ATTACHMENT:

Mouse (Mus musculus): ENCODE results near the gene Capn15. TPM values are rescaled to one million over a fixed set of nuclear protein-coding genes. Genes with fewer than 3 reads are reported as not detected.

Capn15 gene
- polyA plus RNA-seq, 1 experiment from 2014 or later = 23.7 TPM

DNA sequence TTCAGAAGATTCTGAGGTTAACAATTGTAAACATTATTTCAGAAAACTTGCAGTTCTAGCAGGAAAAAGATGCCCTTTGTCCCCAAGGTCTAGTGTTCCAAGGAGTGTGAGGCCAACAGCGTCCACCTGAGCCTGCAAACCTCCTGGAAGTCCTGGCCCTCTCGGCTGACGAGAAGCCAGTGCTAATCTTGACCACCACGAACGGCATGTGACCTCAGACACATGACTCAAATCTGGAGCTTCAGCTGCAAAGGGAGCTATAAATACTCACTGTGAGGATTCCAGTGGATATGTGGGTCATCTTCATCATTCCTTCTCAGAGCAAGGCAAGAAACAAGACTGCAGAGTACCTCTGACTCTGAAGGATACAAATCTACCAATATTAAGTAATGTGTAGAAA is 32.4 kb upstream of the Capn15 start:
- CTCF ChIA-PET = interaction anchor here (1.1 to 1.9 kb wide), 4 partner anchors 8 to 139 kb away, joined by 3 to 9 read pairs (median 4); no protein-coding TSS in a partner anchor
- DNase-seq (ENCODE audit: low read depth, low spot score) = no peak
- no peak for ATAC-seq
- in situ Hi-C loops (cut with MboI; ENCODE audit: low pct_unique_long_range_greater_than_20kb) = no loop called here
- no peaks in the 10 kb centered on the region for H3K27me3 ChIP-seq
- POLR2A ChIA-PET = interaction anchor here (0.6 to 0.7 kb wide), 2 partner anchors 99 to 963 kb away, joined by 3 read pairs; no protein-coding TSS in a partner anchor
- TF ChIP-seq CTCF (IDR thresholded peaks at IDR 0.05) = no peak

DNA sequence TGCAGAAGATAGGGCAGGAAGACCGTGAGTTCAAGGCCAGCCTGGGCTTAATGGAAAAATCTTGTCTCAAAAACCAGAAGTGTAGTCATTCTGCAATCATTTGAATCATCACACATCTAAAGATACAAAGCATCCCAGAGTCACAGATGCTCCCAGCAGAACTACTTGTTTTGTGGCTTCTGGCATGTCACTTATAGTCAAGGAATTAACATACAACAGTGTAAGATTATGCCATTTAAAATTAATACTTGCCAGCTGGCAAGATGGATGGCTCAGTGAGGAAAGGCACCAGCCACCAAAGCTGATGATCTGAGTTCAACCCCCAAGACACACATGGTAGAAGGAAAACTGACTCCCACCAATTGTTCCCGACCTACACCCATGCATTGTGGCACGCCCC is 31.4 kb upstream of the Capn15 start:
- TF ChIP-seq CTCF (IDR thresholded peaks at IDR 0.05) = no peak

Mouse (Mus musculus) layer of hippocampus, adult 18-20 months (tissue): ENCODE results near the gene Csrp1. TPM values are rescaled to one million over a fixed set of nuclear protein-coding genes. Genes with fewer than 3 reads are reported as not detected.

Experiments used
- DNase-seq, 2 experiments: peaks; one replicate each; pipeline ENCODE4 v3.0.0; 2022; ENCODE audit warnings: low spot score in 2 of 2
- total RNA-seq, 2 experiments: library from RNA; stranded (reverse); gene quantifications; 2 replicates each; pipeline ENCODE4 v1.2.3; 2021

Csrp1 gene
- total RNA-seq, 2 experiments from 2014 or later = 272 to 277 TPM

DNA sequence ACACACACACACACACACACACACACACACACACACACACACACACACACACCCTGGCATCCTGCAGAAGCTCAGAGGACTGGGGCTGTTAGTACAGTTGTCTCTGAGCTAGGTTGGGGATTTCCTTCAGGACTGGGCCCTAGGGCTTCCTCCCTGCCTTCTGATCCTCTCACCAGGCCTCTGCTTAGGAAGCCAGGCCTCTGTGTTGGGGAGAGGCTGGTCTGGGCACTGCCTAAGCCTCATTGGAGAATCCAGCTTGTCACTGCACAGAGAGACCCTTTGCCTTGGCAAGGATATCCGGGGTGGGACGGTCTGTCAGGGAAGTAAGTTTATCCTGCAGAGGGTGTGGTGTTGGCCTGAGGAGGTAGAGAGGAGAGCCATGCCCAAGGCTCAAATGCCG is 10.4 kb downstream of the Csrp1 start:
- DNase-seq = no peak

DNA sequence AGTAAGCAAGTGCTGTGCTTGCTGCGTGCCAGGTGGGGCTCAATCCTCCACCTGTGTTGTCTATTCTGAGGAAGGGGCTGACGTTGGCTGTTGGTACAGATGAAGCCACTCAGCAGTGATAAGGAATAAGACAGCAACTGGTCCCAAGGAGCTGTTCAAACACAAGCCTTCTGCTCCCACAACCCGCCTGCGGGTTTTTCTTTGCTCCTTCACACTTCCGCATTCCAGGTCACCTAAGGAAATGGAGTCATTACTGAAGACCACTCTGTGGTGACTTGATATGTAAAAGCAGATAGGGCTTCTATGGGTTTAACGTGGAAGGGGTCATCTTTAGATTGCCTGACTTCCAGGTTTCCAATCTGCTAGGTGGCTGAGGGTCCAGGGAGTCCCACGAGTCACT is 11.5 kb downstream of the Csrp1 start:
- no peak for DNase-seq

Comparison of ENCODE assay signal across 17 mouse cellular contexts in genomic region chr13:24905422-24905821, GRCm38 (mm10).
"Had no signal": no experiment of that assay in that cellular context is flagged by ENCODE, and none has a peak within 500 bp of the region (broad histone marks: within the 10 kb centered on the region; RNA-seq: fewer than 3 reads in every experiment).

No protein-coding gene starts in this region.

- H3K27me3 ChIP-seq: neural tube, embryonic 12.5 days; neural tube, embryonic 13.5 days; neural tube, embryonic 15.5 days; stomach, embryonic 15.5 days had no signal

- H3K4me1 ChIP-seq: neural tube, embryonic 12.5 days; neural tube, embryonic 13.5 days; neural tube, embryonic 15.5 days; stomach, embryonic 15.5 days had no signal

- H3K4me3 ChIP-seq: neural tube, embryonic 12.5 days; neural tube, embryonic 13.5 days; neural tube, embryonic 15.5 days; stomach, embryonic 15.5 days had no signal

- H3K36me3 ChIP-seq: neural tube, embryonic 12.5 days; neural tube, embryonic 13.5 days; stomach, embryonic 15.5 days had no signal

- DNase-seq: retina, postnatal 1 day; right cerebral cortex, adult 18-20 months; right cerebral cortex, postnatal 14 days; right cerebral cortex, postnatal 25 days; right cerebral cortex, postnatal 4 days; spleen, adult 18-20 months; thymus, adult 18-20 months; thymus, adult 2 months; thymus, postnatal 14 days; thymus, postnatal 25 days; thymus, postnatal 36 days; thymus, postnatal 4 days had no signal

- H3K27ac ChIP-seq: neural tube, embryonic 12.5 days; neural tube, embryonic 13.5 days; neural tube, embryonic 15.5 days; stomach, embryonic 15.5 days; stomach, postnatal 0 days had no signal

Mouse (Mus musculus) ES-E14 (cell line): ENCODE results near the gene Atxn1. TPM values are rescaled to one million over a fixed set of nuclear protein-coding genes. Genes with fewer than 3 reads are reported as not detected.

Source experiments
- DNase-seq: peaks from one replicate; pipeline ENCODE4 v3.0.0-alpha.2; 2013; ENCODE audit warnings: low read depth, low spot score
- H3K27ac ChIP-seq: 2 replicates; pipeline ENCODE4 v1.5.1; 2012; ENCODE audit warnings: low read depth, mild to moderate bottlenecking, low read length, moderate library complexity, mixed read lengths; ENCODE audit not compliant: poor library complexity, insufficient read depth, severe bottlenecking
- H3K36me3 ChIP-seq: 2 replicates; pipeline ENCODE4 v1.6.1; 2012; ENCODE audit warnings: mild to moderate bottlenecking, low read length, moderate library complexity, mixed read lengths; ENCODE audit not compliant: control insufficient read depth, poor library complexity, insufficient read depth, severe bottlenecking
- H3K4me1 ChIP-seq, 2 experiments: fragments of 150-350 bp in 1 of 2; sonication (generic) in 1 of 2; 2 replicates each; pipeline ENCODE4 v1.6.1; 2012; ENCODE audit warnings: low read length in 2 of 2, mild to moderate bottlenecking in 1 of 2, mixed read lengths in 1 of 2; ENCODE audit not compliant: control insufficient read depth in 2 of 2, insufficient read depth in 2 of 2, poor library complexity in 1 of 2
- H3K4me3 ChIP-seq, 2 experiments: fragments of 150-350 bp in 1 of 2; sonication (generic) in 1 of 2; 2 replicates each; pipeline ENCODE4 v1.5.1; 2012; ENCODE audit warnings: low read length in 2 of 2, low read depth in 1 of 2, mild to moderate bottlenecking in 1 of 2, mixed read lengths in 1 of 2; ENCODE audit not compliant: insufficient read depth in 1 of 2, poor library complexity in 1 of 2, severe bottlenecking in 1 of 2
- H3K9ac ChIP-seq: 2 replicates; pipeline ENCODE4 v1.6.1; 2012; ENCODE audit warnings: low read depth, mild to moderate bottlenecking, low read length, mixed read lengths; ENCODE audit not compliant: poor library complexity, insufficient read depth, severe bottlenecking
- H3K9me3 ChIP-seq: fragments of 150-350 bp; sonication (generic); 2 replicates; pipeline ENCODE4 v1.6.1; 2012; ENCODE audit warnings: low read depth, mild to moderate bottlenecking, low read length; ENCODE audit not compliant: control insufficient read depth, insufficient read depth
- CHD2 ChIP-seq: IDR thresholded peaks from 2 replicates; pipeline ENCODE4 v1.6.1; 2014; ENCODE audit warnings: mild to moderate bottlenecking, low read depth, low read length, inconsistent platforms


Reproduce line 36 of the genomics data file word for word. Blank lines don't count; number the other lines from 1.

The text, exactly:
- H3K27ac ChIP-seq: 2 replicates; pipeline ENCODE4 v1.5.1; 2012; ENCODE audit warnings: low read depth, mild to moderate bottlenecking, low read length, moderate library complexity, mixed read lengths; ENCODE audit not compliant: poor library complexity, insufficient read depth, severe bottlenecking